Hurdles Facing EU Leaders At Brussels Debt Summit
ARI SHAPIRO, HOST:
This is MORNING EDITION from NPR News. I'm Ari Shapiro.
RENEE MONTAGNE, HOST:
And I'm Renee Montagne.
The European Union is facing the worst crisis in its history and it has to the potential to affect us all. The meltdown in Greece could eventually imperil the entire global financial system. Today in Brussels, Europe's leaders will make another attempt at finalizing a eurozone survival plan. But time is short and the stakes could not be higher. The key players have big national issues to worry about.
This morning, we're going to train a spotlight on some of the big nations at the heart of this thing, with the help of NPR's Philip Reeves.
And, Phil, let's shine that spotlight, first, on Italy, which seems to be focus on all the attention in the run-up in this summit.
PHILIP REEVES, BYLINE: That's right. And that's because the other day, Prime Minister Silvio Berlusconi was, in effect, given an ultimatum by Germany's Angela Merkel and French President Nicolas Sarkozy. They basically told him to get Italy's finances in order right away, and to report back on his plans to do so ahead of today's summit.
Berlusconi, he doesn't like taking orders from the French and the Germans at all. But he and his coalition partners have been working overnight to hammer out an agreement on austerity and reform plans. He doesn't have a lot of room to maneuver and his coalition has been weakened by sex scandals and court cases, and is close to collapse.
There's been some big disagreements over these reforms, particularly pensions, but it looks like they've settled that. But we don't know if he's secured a plan that'll satisfy Merkel and Sarkozy. They want concrete measures that'll convince the markets, otherwise we're back to the Armageddon scenario.
MONTAGNE: And you are in Paris. What is at stake there for the French?
REEVES: A lot's at stake, and particularly the French banks. The French-Belgian bank, Dexia, has already toppled, several others have had their credit ratings downgraded. People are worrying that eurozone contagion will reach here. The French banks are carrying a lot of Greek and Italian debt.
And the really big worry is that France will loose its triple-A rating. That will be a huge blow. It will play havoc with the grand euro survival plan that they're trying to nail down in Brussels today. It would do President Sarkozy a lot of political damage. Keeping the Triple-A almost certainly mean more belt tightening. And there's a big domestic dimension here, too, because there's a presidential election next year.
MONTAGNE: OK, let's swing our spotlight across the map to the most powerful player of them all - and that would be Germany. These negotiations are very difficult for Chancellor Angela Merkel, are they not?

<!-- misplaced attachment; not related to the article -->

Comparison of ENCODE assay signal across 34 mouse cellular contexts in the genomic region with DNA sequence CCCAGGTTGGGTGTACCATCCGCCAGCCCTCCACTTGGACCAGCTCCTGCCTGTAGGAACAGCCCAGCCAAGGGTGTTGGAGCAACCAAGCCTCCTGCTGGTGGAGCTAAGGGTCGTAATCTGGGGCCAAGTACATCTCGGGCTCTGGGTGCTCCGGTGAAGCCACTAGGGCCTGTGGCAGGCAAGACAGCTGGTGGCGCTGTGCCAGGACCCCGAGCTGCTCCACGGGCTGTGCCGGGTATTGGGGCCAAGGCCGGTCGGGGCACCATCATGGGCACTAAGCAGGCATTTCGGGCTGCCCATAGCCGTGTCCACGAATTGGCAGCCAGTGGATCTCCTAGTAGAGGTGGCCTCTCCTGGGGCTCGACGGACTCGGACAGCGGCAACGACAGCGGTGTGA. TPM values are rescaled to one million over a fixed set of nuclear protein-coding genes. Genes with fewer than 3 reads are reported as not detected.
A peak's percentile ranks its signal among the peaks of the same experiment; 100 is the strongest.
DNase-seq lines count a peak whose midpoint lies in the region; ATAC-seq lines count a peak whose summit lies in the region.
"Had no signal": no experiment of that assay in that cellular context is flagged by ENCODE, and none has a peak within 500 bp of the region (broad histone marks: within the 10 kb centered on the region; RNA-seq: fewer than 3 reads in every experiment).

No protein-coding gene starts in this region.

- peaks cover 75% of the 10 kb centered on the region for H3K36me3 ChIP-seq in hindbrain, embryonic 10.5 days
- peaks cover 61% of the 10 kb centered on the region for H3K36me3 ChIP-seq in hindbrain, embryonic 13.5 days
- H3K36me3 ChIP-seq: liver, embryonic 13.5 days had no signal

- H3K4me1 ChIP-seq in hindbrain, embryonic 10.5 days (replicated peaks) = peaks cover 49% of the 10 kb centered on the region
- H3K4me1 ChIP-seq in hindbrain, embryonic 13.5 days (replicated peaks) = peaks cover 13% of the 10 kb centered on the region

REEVES: Yes. And she really is the biggest player at the table. I mean Germany is, of course, the economic powerhouse at the heart of Europe. But Merkel's position is also precarious. She's widely accused, at home and abroad, of dithering on this. Germans don't like the idea of writing an open check to rescue, what they see as, profligates southern European nations whose economies are simply not productive or competitive enough.
So she has to tread very carefully and we're seeing her do that today. Before today's emergency summit kicks off, Merkel is addressing the German Parliament. Parliament is going to get to vote today on one important part of the grand euro rescue plan, a part concerning boosting the fire power of the eurozone bailout fund.
There are some rebels within Merkel's coalition who oppose anymore bailouts. And if the vote goes against her, it would be an absolute disaster. However, all the signs are that she does have enough votes for this to pass.
MONTAGNE: And then, of course, Phil, history is not just about economic and political equations - no matter how stark they may be. It's also about ambition, rivalry, personal relations between leaders. All of which, seem to be playing out in this crisis.
REEVES: Most certainly. The sound of giant, colliding egos is echoing across Europe right now. I mean let's look at one incident. At the last summit a couple of days ago, Merkel and Sarkozy gave a press conference and they were asked about Italy's economic reforms. They exchanged a very loaded glance and smirked, particularly Sarkozy. Berlusconi was furious.
A pro-Berlusconi Italian paper ran a headline, saying: To Hell with Sarkozy. And it urged Italians to go to a laugh-in in front of the French Embassy in Rome. Now, we all know Italians are fed up with Berlusconi. But they apparently don't like the idea of Merkel and Sarkozy ganging up on him, especially while those two seem to be getting cozier.
There've been some warm photos of Merkel giving Sarkozy a teddy bear for his newborn daughter. So it's all pretty Shakespearean stuff.
MONTAGNE: Phil, thanks very much.
REEVES: You're welcome.
MONTAGNE: NPR's Philip Reeves speaking to us from Paris.
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